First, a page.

"There are People Who are Looking For You": Elsa's Story

 
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If you want to describe a survivor of sex trafficking in one word, use Elsa’s: Strong. 

Just to imagine the nightmare Elsa* lived will require strength. Night after night, men paid Elsa’s boss to take her away to their hotel rooms. They could do anything they wanted to her there.

“I was treated as a slave who was required to follow orders whether I liked it or not,” Elsa says.

Now in her early twenties, she speaks with a confidence that shows remarkable resilience. “I had a happy childhood because of my adventures with my brothers and friends,” Elsa shares.

Everything changed for Elsa when she was 12 years old. Her father died suddenly. Elsa was told the sickness was a curse. Her mother left. Elsa and her brothers moved in with aging grandparents who couldn’t afford both food and school.

So Elsa, the big sister, shouldered the responsibility and decided to make a way for herself and her little brother.

Amazingly, she managed to keep them both in school. She worked as a housekeeper, a janitor, a receptionist, a shop assistant—anything she could find. After high school graduation, she saw an opportunity to work as a nanny in Europe. This would allow her to support her family in ways she’d only dreamed of, but she needed a lump sum to offset the initial visa costs.

This is when the traffickers made their move.

You see, someone had been looking for Elsa. Not her, specifically, but any girl like her.

Commercial sexual exploitation is a profitable industry—upwards of $99 billion a year—and like any successful business, there’s a reliable model.

You see, someone had been looking for Elsa. Not her, specifically, but any girl like her.

In cities and slums around the world, pimps and traffickers recruit girls who are alone and afraid —teens who are desperate, shouldering a massive financial burden all on their own slender shoulders. The more frayed the support system the better. This is what vulnerable means.

A bar owner offered Elsa a job that promised good pay to jump start a new future. Maybe this was the chance she had been waiting for—the way she could ensure her little brother would finish school.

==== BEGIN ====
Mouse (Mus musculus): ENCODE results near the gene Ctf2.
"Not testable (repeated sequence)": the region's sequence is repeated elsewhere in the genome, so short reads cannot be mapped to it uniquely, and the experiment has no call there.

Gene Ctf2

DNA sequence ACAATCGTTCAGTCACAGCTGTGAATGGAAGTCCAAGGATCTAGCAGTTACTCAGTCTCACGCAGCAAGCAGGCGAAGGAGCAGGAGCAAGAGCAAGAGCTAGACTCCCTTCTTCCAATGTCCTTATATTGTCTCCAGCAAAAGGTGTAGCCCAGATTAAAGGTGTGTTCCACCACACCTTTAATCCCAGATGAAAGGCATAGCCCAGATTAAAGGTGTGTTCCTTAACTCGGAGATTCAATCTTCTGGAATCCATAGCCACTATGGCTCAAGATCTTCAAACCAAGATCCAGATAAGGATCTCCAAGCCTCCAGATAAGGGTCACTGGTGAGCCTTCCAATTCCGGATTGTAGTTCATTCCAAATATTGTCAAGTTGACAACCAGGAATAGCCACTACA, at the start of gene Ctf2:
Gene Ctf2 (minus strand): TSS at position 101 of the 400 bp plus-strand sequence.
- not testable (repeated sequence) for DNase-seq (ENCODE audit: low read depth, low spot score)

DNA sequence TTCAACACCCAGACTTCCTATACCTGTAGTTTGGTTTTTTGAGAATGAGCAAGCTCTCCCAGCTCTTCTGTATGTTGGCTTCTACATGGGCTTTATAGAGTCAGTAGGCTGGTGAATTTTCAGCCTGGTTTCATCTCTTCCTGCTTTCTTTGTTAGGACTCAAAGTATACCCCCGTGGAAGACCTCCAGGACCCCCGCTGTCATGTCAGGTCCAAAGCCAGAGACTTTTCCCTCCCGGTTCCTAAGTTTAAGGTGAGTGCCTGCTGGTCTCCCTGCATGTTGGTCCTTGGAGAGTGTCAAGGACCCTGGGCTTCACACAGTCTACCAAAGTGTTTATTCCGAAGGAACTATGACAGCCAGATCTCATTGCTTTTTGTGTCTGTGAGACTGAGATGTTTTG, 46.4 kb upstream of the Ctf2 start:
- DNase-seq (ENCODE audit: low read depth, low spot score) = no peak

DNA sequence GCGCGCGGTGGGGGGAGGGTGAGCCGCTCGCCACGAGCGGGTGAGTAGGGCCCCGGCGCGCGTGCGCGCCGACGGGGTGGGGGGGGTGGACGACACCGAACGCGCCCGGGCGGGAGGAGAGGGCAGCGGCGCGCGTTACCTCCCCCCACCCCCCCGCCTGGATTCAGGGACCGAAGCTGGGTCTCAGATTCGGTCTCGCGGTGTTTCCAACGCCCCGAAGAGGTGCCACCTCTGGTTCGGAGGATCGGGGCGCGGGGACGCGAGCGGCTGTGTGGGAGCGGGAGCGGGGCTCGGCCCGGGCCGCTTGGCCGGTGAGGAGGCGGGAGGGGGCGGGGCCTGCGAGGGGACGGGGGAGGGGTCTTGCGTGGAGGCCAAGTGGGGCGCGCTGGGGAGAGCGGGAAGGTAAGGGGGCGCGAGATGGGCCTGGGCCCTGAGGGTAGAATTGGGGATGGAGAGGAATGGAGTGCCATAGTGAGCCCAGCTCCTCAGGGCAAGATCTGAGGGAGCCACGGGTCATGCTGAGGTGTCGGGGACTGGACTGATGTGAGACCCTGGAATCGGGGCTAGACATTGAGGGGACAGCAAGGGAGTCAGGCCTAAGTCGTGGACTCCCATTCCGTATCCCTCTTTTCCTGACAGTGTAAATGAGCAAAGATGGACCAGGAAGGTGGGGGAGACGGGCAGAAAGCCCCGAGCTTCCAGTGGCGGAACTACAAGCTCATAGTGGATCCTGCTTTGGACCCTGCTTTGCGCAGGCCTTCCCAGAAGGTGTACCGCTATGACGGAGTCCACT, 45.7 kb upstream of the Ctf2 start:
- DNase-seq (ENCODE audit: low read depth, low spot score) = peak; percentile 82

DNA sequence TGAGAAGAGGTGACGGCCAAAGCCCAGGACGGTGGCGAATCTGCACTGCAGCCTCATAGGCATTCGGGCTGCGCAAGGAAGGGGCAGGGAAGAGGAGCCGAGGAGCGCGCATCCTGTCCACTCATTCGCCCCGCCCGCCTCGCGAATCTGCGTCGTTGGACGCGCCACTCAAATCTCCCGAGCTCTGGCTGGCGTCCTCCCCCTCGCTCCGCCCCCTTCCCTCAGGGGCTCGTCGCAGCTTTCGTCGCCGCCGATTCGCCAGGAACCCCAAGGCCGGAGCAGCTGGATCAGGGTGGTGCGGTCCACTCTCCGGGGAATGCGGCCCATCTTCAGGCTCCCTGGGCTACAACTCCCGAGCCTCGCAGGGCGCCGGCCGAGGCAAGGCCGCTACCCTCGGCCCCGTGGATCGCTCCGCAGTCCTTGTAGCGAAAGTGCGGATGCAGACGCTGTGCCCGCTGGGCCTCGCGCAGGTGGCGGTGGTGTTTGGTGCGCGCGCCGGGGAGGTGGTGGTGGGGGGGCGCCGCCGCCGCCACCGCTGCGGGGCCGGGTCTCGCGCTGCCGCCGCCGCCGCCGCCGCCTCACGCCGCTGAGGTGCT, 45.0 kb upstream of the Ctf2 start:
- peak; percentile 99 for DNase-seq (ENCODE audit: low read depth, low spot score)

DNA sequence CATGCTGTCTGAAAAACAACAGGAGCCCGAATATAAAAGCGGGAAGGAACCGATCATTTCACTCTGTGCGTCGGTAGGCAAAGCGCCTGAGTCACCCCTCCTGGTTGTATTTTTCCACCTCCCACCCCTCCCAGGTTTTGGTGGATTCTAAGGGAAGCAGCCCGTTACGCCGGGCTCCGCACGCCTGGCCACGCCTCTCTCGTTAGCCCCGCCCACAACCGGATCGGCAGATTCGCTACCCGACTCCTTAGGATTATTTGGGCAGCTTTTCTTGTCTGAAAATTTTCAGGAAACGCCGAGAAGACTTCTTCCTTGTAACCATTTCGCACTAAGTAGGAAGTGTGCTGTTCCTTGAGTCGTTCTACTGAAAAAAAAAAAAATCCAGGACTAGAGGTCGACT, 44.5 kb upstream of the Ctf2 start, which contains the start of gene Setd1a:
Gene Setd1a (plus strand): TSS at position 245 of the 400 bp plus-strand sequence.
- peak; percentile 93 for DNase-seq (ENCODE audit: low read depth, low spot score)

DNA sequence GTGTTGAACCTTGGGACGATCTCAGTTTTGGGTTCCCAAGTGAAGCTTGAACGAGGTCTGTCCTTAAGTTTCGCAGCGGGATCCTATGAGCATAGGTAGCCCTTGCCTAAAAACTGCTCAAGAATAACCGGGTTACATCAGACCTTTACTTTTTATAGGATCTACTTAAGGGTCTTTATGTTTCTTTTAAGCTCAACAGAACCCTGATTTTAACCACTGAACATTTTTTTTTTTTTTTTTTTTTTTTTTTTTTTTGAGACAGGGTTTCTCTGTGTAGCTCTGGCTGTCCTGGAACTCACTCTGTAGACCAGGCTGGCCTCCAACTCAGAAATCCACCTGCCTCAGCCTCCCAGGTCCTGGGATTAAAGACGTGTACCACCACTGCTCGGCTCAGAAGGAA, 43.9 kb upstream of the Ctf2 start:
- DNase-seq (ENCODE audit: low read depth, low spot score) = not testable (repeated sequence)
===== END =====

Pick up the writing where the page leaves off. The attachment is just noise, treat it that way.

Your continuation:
So Elsa took the job. She was given a “uniform,” then made to dance for the customers. The girls took turns, half-hour shifts at a time. Elsa explains:

“I wanted to sleep and rest... Mamasan [the manager] would come to me and tell me to approach, entertain, and even hug customers to give me drinks and take me out. Usually customers would take me out to accompany them to another bar, watch other girls dance, and get drunk. Others take me straight to their hotel and make me do things.”

The pain at night gave way to shame in the morning.

Traffickers often don’t need padlocks and bars to enslave young women like Elsa. They are clever businessmen who use loans and sham interest to trap girls in a cycle of debt. They are sly con-artists who propagate lies and prey on cultural stigma that makes girls feel guilty and ashamed for sexual behavior,that is in fact sexual abuse. They are hardcore criminals who will turn to physical violence if that’s what it takes.

In Elsa’s case, the bar managers used a complex system of fines and false debt to keep her and the other girls trapped there. She had to pay for everything—the skimpy uniform, the meals provided by the bar, even water. When a customer paid to take Elsa out of the bar and exploit her, Elsa got about $17, and the bar got $28.

What Elsa didn’t know at the time was that the bar was under investigation for employing minors and coercing young women into commercial sexual exploitation. 

Nearly three years ago, police staged an operation to arrest the suspects and free the victims. IJM staff were onsite to support the authorities and ensure Elsa and the 15 others rescued that night got immediate and expert crisis care.

This is not where the story ends. Elsa resisted help. For so long she had lived on her own, managed the pain and shame on her own. She even ran away from the aftercare shelter at one point.

But the IJM team that rescued her from the bar wasn’t going away because freedom seemed hard. Elsa’s social worker refused to give up, tracking down phone numbers of family members and even traveling to Elsa’s hometown to look for her.

Finally, Elsa responded to a text message. She said she wanted to try again. Soon after Elsa moved back into the aftercare home, she said she wanted to join the trial. 

“I thought of testifying to fight for my rights and speak of the truth. It was not my fault that I got there in the first place.” 

Deciding to testify was a huge decision. It meant facing the traffickers once again. And in the Philippines, where courts are back-logged, it meant working up that courage multiple times only to show up and have the hearing postponed.

When Elsa finally took the witness stand, she was brave, direct and strong. The trial against the bar owner and two managers is ongoing.

Later we asked what she would want to tell the traffickers who hurt her: “My message for the bar owner and manager is: do not abuse women’s weaknesses, their desperation to find a job because of extreme need. Do not step on women’s dignity because it hurts. We are all the same; we are human, not objects nor animals that can be manipulated.”

"Do not step on women’s dignity because it hurts. We are all the same; we are human, not objects nor animals that can be manipulated.”

You should see Elsa today. 

She is now in her second year of college studying business administration. Her dream is to open an ice cream shop—a business that would give her independence and a way to care for her family.

Elsa is moving forward. Don’t miss the message she shared in her own words...

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*A pseudonym was used to protect Elsa's identity. 

 
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